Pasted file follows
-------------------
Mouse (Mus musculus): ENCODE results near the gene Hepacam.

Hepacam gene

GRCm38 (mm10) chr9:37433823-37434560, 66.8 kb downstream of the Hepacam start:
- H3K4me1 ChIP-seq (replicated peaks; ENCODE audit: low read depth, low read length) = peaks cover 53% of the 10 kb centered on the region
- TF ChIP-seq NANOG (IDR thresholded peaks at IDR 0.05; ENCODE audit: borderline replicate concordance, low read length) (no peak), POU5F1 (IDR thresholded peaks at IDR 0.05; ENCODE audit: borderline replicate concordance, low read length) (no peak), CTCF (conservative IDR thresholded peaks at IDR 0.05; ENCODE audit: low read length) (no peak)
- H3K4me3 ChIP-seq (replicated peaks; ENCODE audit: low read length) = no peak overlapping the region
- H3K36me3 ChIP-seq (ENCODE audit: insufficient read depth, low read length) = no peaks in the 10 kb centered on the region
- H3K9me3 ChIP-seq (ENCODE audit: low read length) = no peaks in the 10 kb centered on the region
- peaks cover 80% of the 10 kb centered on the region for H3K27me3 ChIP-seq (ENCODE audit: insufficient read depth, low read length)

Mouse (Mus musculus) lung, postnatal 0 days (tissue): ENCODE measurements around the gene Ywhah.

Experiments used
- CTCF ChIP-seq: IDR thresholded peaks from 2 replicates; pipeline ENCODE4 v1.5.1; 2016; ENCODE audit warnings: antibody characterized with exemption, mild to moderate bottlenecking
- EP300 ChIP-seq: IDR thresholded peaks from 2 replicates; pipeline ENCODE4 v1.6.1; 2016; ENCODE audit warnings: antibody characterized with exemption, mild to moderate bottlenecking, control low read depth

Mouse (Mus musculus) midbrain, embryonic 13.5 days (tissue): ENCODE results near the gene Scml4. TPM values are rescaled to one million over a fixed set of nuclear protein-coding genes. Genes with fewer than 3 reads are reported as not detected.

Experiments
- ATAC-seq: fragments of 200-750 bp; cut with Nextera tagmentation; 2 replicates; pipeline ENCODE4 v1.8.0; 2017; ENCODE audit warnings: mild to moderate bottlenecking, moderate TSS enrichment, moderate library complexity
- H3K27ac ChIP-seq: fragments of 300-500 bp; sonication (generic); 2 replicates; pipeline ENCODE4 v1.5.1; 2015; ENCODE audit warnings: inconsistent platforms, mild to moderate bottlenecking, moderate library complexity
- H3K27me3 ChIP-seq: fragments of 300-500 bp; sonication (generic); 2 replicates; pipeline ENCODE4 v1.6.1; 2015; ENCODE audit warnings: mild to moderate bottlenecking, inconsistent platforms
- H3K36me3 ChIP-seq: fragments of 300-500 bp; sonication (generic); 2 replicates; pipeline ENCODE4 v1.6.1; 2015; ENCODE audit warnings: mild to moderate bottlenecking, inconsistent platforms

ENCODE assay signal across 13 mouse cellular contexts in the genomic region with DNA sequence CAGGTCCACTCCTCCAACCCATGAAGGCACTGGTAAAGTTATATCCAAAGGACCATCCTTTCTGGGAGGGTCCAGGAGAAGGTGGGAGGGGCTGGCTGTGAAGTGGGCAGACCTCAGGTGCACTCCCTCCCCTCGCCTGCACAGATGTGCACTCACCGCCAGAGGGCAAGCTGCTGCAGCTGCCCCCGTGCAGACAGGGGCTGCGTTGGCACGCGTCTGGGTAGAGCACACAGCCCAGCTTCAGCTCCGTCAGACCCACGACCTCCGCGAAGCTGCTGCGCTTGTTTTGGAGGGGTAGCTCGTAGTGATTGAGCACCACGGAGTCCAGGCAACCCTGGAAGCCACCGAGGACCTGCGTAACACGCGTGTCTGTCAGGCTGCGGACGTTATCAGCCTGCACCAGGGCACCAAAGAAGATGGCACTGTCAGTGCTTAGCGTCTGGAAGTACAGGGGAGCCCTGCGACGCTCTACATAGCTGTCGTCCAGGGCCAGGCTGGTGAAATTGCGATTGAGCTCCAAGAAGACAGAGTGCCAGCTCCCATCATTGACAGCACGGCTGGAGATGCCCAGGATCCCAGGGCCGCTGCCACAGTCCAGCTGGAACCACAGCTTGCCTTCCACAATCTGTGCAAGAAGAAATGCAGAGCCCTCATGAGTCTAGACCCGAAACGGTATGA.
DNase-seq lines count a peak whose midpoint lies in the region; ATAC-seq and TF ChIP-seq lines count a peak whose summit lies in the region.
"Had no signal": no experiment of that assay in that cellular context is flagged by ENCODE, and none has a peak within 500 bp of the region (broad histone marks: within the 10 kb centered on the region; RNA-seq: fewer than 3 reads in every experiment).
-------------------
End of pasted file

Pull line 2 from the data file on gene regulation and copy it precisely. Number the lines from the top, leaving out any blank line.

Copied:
Hepacam gene